Policy

Bipartisan U.S. senators air EPA power plant rule concerns amid reliability risks

A bipartisan group of U.S. senators came together for an electric reliability hearing to share concerns about meeting the rising demand for electricity from the tech sector, particularly as new EPA rules would push baseload coal and natural-gas power offline earlier.

In a Tuesday hearing for the Senate Committee on Energy and Natural Resources, senators asked four witnesses, including American Electric Power’s interim CEO Ben Fowke, about load growth in the U.S. compared to China, and the importance of baseload power to meet those energy needs.

“I am a big proponent of renewable energy,” Fowke said, adding that by continuing to add intermittent resources like solar and wind power to the grid, “at some point, the value of that renewable energy diminishes and the value of integration increases,” creating a need for resources like coal-fired power plants.

The tech sector, from data centers to the high energy need to develop AI applications, has greatly increased the demand for electricity: a 2023 estimate from the North American Electric Reliability Corporation shows 90 gigawatts (GW) of demand growth by 2030.

“Let me be clear: this load growth is the opportunity of a generation and it’s ours to lose,” Senate Energy and Natural Resources Committee Chairman Joe Manchin (D-WV) said.  “The reason we have this growth is that industries which will define the 21st century — chips, AI, advanced manufacturing — are tripping over one another to build in America, they’re coming from all over the world.”

Senators and witnesses testifying on behalf of the electric sector and U.S. manufacturers called the latest policy to reduce greenhouse gasses from existing power plants overly stringent.

The EPA’s rules package would have coal-fired and natural gas-fired power plants reduce 90% of their greenhouse gas pollution in less than 20 years, and would impose stricter limits and restrictions on coal ash and mercury emissions from coal-burning power plants. To keep the plants running, carbon capture and sequestration would need to be implemented, although some criticize CCS technologies for being energy-intensive and expensive. 

“EPA is a big fan of CCS,” Fowke said, referencing AEP’s own experience with CCS pilots. “It’s not a proven technology today, nor is the infrastructure to move the carbon, to sequester it, available.”

Fowke’s testimony took place before the Edison Electric Institute (EEI), which represents AEP and other investor-owned utilities, formally challenged the EPA rule. EEI filed a petition for review in federal court of the Clean Air Act Section 111 rules, which would become effective on July 8.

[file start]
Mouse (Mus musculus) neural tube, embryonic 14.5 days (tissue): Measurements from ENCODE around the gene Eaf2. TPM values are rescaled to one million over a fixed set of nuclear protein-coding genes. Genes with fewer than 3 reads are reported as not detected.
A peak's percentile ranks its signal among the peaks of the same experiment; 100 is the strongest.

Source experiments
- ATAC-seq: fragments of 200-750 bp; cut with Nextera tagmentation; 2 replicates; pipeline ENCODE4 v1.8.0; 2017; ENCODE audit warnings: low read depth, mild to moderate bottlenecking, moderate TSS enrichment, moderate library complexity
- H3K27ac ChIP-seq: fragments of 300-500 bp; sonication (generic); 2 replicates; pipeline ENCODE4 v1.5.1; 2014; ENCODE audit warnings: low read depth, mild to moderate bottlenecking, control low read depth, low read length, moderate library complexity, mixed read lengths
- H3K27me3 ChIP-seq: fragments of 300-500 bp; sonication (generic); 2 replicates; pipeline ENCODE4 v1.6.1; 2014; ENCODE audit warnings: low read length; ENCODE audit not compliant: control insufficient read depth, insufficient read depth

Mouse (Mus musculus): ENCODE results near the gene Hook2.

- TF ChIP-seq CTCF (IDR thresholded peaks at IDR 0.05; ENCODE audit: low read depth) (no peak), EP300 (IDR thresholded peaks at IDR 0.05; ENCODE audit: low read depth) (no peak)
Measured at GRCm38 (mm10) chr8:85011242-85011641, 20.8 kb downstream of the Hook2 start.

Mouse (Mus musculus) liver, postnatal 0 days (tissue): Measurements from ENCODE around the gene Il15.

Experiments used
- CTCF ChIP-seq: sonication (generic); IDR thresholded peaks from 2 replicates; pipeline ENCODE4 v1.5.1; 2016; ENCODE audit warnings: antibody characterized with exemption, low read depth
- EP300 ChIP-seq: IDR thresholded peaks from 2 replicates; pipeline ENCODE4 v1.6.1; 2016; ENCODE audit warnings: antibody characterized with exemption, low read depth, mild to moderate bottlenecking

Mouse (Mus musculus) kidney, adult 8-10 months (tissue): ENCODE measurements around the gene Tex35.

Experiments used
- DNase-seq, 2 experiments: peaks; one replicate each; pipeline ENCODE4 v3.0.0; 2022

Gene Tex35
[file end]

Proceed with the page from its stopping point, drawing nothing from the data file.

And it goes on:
Ranking Member John Barrasso (R-WY) pointed out that China’s tech boom is being enabled in part by coal power. Since the Paris Climate agreement in 2015, China added 262 GW of coal-fired generation, while the U.S. has shut down over 100 GW of coal resources, he said.

“When America’s AI developers need power, will it be enough, will it be reliable, will it be affordable?” he asked.

“If America can’t build the energy infrastructure needed to support these industries with reliable and affordable power, we will be forfeiting the opportunity to be at the forefront of the technologies of the future and cede control to China and other nations that we cannot necessarily trust,” Sen. Manchin said.

Sen. Manchin also cited the recent summer reliability report from NERC, which says half of the country has an elevated risk of blackouts this summer. The EPA rules could force baseload resources offline in the near future, further increasing the reliability risk.

AEP, for instance, would have to ultimately turn to state commissioners and create plans for retiring some coal resources by 2032 under the new rules, Fowke told the senators.

“Even though we all appreciate and want to be good stewards of the environment, the EPA rules that recently came out further complicates a tenuous situation on our grid,” Karen Onaran, President and CEO of the Electricity Consumers Resource Council (ELCON), said in her testimony. 

ELCON represents some of the largest industrial consumers of electricity, and supports the bicameral bill Expediting Generator Interconnection Procedures Act of 2024, H.R. 8085 and S. 4190, through which Congress would instruct the Federal Energy Regulatory Commission to make more aggressive reforms to ease interconnection backlogs.

Besides asking Congress to work with regulators to prevent early retirements of dispatchable power plants, AEP’s interim CEO also asked the senators to encourage efforts from FERC for regional and interregional transmission development.

Earlier this month, the Federal Energy Regulatory Commission approved two transmission laws that experts agree will advance transmission planning across states in the long-term. The rules do not address the interconnection queues or interregional planning.

“Do any of you believe that the FERC rules took care of our permitting problems that we have getting things built, especially transmission or pipelines?” Manchin asked the witnesses. “Nobody believes that it cured it? Nobody. OK.”

Manchin urged the witnesses to reach out to the Biden administration, and to White House Deputy Chief of Staff John Podesta, regarding the need to advance new transmission projects.

 

Iulia Gheorghiu

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